Red Hat and Samsung Business Services on Tuesday announced a strategic alliance to deliver the next generation of mobile solutions for the enterprise.
The alliance, announced at the Red Hat Summit 2015, combines the strengths of each company — Samsung’s mobile device portfolio and Red Hat’s open source middleware, mobile and cloud technologies.
This mobile solutions partnership will allow the firms to go to market both individually and together, said Cathal McGloin, vice president of mobile platforms for Red Hat.
The two companies formed the partnership to deliver mobile solutions that enable rapid development and integration of enterprise applications for organizations moving toward a mobile-first strategy. The alliance will capitalize on blending each company’s consumer and business leadership.
The collaboration will deliver the next generation of mobile enterprise applications and solutions and will shape the future of innovation, said Samsung EVP and Chief Enterprise Innovation Officer Robin Bienfait.
“Red Hat and Samsung have an opportunity to build what could become an entirely new model and environment for open collaboration,” noted Charles King, principal analyst at Pund-IT.
If they achieve their goals, I expect business customers and developers will respond enthusiastically,” he told LinuxInsider.
Mobility is a top priority for many businesses as a means to drive innovation, streamline operational efficiency, and develop new business models. The next generation of mobile business solutions is expected to be defined by greater levels of openness, agility and access to critical business information, according to Red Hat.
However, the new technologies still have to maintain required levels of security. Red Hat and Samsung Business Services intend to develop mobility solutions that deliver on those needs, and help businesses advance and accelerate their mobile initiatives.
“Getting apps out to enterprise customers has a couple of problems,” said Gregg Ostrowski, vice president for global enterprise services at Samsung.
“One is the back end. As mobility matures and folks want to be more innovative on their mobile platforms, you have to be able to connect to the enterprise data,” he told LinuxInsider. “So connecting with Red Hat was a very good partnership for us to solve that problem.”
The top concerns for CIOs today are security and app integration. Samsung has its Knox product to get security covered. Red Hat has the integration covered, Red Hat’s McGloin told LinuxInsider.
“So companies that want to put some of their important processes on mobile, we can go help them. You haven’t got that anywhere else,” he said.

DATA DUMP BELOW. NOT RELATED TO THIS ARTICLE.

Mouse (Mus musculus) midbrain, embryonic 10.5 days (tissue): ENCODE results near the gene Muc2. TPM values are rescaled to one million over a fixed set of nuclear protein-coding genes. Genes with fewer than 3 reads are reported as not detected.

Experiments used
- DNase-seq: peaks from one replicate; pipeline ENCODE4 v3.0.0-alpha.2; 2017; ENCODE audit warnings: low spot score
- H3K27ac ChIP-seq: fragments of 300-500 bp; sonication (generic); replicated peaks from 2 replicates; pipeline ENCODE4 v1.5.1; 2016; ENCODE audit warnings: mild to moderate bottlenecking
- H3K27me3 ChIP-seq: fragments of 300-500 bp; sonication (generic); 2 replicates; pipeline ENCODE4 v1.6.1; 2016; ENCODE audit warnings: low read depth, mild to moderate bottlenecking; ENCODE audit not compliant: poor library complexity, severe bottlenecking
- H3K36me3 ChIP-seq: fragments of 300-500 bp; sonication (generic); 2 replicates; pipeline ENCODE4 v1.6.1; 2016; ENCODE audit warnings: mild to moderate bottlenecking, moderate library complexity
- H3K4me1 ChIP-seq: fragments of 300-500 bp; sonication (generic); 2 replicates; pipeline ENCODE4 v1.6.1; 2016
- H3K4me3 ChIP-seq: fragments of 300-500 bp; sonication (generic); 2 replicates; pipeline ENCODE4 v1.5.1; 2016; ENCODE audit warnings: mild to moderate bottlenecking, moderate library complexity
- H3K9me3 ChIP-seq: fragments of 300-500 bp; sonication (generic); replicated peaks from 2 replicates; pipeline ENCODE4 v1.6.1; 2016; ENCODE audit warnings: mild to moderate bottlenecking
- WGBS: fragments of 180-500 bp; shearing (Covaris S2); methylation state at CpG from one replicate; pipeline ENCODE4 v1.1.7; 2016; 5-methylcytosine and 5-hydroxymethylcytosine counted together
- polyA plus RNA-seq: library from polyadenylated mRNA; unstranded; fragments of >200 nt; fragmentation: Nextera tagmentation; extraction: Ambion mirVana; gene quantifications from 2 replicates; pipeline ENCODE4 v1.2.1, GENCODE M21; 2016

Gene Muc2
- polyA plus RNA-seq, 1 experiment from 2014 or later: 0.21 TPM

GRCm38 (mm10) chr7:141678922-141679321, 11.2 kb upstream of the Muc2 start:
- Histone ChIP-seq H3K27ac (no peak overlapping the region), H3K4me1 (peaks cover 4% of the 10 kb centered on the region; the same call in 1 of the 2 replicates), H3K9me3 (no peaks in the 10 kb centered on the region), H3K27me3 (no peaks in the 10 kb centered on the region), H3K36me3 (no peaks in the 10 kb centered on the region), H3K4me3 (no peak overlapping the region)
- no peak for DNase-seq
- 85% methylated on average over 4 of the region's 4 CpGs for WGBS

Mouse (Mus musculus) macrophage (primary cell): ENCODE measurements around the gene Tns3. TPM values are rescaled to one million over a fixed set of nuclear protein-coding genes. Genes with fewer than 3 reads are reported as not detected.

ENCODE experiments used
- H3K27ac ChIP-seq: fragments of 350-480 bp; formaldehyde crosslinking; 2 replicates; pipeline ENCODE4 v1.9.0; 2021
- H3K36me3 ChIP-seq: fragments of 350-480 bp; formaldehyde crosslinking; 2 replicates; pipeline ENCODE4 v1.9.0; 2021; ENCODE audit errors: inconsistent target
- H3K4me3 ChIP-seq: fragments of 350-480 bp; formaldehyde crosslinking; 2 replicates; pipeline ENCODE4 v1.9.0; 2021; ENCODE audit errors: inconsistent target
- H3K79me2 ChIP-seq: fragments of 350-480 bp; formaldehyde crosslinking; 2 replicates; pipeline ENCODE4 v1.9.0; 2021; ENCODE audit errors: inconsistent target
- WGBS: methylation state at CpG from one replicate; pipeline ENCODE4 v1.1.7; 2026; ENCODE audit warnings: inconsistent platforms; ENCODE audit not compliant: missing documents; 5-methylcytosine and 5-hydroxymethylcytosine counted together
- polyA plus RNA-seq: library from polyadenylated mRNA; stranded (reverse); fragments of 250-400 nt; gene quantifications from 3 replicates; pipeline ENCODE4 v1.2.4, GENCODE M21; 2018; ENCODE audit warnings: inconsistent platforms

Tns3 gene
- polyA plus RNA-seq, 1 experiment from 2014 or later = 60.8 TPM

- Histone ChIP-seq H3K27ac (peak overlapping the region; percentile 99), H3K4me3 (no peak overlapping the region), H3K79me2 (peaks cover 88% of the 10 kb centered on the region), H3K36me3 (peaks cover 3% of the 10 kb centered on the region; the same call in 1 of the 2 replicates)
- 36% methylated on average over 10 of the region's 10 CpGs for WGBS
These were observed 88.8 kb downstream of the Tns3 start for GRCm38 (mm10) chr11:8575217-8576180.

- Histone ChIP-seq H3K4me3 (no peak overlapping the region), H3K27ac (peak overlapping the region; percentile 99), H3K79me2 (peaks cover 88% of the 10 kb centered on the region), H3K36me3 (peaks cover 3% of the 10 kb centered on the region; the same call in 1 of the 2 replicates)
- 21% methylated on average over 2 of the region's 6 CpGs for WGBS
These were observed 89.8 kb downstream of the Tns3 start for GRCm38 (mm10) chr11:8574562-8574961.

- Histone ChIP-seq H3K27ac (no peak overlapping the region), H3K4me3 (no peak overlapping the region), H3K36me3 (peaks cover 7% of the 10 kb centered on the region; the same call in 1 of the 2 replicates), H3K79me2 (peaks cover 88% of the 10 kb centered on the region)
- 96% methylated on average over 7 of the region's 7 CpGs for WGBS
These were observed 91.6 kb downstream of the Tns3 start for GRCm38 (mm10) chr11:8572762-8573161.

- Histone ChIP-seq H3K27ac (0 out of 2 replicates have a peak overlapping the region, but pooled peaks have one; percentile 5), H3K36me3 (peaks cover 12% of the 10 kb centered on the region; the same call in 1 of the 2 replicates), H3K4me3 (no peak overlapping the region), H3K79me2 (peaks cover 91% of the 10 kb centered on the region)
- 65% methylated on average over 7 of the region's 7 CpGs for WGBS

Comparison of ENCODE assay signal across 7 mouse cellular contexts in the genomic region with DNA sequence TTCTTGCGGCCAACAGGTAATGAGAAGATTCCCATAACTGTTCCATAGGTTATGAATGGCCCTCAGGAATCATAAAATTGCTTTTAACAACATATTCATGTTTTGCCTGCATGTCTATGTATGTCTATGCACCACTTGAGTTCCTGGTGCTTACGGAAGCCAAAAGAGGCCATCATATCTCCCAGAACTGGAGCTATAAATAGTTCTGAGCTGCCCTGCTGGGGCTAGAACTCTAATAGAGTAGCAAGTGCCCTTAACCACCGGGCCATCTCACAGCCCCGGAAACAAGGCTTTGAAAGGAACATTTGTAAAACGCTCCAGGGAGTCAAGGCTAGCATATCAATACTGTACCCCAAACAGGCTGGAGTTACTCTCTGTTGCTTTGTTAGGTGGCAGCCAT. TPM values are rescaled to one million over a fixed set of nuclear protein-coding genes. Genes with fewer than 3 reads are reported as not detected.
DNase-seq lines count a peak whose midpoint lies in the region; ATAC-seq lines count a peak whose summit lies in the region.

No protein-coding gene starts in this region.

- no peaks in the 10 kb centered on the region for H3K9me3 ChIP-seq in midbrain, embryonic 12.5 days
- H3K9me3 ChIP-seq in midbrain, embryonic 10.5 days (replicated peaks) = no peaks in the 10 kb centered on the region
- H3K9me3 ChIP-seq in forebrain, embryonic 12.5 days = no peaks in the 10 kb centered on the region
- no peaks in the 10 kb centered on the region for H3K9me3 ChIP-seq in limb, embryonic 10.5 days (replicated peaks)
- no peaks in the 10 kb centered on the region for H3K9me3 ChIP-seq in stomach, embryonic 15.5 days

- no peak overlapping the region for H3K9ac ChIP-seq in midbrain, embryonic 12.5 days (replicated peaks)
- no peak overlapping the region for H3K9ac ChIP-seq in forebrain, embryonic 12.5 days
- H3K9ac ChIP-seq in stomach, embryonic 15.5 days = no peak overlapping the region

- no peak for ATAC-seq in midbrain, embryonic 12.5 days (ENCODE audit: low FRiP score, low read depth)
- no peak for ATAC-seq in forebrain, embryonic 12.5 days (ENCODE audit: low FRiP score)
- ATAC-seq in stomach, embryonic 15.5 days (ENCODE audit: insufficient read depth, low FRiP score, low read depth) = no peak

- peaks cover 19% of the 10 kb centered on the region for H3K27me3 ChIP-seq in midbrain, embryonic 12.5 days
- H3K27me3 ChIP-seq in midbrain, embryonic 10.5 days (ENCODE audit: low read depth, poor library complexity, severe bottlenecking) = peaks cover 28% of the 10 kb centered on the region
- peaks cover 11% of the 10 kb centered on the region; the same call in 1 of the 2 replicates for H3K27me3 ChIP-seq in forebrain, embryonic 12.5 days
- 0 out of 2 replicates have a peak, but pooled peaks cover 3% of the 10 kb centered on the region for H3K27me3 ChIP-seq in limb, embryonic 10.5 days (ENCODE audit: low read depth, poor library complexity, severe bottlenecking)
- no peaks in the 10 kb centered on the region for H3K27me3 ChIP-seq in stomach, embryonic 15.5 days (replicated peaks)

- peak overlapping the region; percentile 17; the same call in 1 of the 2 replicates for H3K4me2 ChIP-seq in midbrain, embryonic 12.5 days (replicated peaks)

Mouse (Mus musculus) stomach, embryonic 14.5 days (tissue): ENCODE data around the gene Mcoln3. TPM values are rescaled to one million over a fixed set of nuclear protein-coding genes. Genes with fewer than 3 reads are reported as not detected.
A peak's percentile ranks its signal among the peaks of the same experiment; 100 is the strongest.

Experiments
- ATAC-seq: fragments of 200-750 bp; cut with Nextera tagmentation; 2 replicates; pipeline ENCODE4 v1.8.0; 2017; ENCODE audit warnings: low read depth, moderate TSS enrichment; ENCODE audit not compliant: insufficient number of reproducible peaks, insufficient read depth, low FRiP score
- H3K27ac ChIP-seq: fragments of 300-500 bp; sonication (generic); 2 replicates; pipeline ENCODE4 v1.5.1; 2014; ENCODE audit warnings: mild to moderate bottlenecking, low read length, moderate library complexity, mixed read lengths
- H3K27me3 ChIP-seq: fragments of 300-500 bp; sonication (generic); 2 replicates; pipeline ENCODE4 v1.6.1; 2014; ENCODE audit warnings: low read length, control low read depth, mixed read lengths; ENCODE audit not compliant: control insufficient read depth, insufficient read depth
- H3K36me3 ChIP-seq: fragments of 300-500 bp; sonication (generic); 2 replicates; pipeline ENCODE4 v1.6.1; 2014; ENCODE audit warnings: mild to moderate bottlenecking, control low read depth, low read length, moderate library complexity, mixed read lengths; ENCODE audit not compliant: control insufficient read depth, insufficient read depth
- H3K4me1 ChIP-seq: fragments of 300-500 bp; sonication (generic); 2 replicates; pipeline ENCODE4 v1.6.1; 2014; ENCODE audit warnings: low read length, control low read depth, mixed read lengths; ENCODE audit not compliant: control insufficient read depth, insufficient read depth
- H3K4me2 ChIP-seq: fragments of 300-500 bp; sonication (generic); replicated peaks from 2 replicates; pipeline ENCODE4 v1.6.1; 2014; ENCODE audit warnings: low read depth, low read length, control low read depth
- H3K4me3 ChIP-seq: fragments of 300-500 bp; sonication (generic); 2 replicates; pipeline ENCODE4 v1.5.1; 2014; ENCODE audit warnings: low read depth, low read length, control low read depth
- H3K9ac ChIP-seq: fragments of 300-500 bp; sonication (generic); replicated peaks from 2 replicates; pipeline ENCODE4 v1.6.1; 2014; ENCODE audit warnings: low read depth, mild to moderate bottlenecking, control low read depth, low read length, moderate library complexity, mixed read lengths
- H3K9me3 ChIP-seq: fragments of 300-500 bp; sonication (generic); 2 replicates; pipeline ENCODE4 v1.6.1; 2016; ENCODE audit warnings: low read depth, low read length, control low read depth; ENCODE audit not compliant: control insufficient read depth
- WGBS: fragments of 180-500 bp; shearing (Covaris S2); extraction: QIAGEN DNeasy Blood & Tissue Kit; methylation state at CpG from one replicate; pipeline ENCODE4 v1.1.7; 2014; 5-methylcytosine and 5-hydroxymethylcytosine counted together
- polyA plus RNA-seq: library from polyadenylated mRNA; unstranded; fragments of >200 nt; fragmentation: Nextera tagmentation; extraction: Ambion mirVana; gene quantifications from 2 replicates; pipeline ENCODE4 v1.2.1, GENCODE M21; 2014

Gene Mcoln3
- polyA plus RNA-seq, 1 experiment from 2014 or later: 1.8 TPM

Samsung Business Services and Red Hat plan to deliver business applications, a developer ecosystem, support services, and business collaboration within the industry. The initial phase of the alliance will be focused in the U.S.
Business applications will include a series of enterprise-ready industry-specific mobile applications that will run on the Red Hat Mobile Application Platform. These will address key workforce management and business tasks, such as business intelligence, field and customer service, inventory management and sales catalog, pricing, ordering and invoicing.
The applications can be customized and tailored to fit the needs of an organization’s unique needs. The mobile applications will run on Android and other operating environments via the Red Hat Mobile Application Platform. They will be configurable to integrate into common enterprise back-end systems.
The developer community will supply tools and resources to build and nurture a new ecosystem of enterprise partners to promote rapid innovation and availability of solutions that meet both current and emerging mobility needs.
The ecosystem will rely on support services to provide integrated support for customers and partners, enterprise mobility management, and global delivery and support services for the Red Hat Mobile Application Platform.
Both Red Hat and Samsung Business Services plan to use their business collaboration to actively engage in joint go-to-market activities for the solutions developed through the alliance.
Enterprise Market Target
The strategic alliance primarily will market mobile solutions to enterprises. The enterprise is not necessarily looking for apps off the shelf, according to Samsung’s Ostrowski.
“They are looking for stuff that is tailored to their own environment. This agreement allows us to address those complexities of the enterprise that are not as cookie-cutter as one would like,” he said.
Even some consumer applications may need to integrate into an enterprise back end — but the sales target is the enterprise market.
Given the relative size and influence of the two companies, the deal has every chance of success, according to King.
The technological underpinnings of the partnership initially support Android-based solutions, but the aim is to include other mobile operating systems.
“This means the partnership could resonate well beyond the two companies, King said.
BlackBerry continues to show weakness, he pointed out.
Other sizable partnerships, like IBM/Apple, focus on single operating environments, added King, so RedHat and Samsung’s deal could help chart a new course for business mobility.